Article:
On Veterans' Day last year we saw this wonderful Alva Day image of soldiers returning from the Great War. Today's image was taken on the same February day in 1919, but this closeup view shows some more of the emotions of the day.
Category: [Downtown Hood River]
It appears that the young man standing in the doorway is looking for someone to greet him.
l.e. on 11th November 2013 @ 7:41am
yes, a very emotional picture.....I wonder why this slaughter didn't turn us all against future wars. And yes, my flag is flying in their and all others who served honor..
I wonder if there was a band out of the picture some place as it certainly appears to be a town event.
Another of your classic & topical postings Arthur, thanks. Arlen
Arlen Sheldrake on 11th November 2013 @ 8:33am
I salute our veterans who fight for the right reasons, and present my bent over backside to those who get us into so many of these senseless wars that accomplish nothing. As a naive private in the Army when Vietnam started, I was surprised to see the elation that existed among many career military people who were looking forward to the promotions that were going to be coming down the pike.
Buzz on 11th November 2013 @ 9:54am
Thank you for your comments Buzz and Arlen. There is a great mix of emotions surroundoing the various conflicts. But the damage done to each individual is lifelong, and that is a burden that I share with each returning soldier.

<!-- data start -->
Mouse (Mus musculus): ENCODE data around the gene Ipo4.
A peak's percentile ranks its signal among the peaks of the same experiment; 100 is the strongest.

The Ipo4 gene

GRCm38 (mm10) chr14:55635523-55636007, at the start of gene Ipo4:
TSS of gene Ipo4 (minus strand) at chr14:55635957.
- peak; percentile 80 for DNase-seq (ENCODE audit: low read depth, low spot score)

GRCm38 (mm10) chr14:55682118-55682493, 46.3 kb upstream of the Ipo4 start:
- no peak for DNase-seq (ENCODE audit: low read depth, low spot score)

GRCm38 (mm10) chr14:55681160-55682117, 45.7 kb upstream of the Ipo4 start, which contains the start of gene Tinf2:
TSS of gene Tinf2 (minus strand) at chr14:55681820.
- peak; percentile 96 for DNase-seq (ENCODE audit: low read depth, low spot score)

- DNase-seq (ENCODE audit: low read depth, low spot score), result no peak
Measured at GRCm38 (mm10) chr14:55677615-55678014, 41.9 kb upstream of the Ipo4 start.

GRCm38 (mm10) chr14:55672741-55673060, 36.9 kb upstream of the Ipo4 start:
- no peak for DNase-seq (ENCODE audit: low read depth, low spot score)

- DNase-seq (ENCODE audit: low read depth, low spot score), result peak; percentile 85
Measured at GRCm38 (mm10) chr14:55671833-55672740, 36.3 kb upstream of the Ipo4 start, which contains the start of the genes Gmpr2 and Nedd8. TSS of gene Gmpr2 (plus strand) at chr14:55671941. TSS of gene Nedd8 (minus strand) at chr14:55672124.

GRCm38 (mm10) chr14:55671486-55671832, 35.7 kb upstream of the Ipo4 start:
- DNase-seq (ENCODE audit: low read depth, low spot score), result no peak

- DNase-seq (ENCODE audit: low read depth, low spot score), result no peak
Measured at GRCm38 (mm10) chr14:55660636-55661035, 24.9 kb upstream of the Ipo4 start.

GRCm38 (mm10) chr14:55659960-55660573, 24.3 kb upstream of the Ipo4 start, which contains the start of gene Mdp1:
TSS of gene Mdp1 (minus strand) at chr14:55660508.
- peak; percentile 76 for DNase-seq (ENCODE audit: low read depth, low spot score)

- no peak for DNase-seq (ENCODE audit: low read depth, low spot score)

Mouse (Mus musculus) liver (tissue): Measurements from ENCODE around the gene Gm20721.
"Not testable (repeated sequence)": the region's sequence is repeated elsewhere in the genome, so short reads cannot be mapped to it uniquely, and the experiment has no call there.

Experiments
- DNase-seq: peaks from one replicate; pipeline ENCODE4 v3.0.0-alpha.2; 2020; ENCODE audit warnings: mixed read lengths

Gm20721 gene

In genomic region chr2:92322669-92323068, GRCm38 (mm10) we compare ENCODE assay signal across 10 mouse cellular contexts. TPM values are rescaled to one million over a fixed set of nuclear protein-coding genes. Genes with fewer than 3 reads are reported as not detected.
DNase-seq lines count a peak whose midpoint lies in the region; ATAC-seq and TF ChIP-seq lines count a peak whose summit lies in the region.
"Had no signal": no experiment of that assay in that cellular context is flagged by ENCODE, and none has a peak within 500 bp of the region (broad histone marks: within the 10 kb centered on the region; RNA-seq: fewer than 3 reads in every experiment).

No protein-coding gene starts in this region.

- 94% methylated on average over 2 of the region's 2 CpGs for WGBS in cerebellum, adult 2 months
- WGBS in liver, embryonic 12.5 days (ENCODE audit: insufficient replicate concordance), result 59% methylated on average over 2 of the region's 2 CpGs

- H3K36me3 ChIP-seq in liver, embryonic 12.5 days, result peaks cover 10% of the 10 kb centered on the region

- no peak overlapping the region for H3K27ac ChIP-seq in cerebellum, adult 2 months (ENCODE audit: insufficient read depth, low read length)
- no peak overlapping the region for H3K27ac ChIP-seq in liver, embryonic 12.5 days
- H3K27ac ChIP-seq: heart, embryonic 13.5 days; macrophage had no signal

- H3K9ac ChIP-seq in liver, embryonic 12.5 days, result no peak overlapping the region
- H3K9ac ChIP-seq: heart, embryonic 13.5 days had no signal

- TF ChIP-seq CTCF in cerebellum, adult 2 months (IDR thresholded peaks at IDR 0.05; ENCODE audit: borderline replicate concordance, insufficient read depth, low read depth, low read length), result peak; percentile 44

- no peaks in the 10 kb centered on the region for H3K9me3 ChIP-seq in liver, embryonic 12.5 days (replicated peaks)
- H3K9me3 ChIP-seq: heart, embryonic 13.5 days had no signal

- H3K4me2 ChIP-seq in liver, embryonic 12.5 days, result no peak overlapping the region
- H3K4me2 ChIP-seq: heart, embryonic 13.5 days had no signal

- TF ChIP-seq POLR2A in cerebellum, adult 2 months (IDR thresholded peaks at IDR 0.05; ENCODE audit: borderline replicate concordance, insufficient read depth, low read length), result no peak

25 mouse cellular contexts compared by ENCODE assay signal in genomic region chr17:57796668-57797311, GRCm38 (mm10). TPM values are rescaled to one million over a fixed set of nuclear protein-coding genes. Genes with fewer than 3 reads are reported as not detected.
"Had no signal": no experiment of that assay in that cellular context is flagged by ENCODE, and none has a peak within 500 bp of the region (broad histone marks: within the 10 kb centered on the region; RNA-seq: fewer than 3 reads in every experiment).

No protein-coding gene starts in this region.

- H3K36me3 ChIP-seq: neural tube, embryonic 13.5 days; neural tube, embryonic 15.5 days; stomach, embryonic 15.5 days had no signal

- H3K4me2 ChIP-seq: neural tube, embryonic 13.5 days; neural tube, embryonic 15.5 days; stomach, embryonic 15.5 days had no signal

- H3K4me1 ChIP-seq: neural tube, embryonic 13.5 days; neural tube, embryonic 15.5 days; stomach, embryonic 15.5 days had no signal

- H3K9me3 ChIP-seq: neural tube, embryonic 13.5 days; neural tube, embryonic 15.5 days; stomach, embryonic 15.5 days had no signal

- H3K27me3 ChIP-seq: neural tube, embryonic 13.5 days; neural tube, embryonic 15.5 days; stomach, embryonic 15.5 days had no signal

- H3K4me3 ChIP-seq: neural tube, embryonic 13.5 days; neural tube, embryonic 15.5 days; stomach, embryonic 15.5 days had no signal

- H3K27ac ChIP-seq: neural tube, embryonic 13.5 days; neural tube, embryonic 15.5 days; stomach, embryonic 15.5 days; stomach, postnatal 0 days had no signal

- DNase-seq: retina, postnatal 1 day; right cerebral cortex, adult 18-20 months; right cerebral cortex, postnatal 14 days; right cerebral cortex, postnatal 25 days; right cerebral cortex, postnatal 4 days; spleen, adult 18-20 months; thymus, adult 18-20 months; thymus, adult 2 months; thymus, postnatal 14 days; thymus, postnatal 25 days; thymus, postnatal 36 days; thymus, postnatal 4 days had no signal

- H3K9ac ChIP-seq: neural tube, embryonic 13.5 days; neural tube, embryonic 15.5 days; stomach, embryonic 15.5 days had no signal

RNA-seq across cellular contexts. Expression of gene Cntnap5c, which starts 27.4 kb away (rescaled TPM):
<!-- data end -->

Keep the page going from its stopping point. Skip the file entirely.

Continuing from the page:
Can anyone make out what the banners on the side of the train cars says?
nels on 11th November 2013 @ 11:22am
Nels, you can read the full banners and the story about them in last years post: http://historichoodriver.com/index.php?showimage=522
Arthur on 11th November 2013 @ 1:00pm
During this "Great War", my grandfather was fighting for Belgium and quickly taken prisoner by the Germans. He was in a German prison camp doing farm labor, so he had access to food. In my teenage years, he cracked an egg on the fence post and ate it raw. I gagged and he informed me that is what he lived on when he was a prisoner.
When my father enlisted during WWII, my grandfather got him out of the service saying he was needed for the farm. At the time, my dad was quite upset about it, but grandpa said wars were the concoction of a few of the wealthy.
l.e. on 12th November 2013 @ 7:19am
Grandpa, Dick Scearce, and his brother, Robert, were on this train. They had traveled on it from Fort Dix, stopping at numerous places, all across the country. At the different stops, there were parades, and speeches, and people brought food by the ton. He said It took, what seemed like forever, for them to get to Fort Lewis, in Washington, where they were finally discharged.
Lesa on 15th November 2013 @ 5:41pm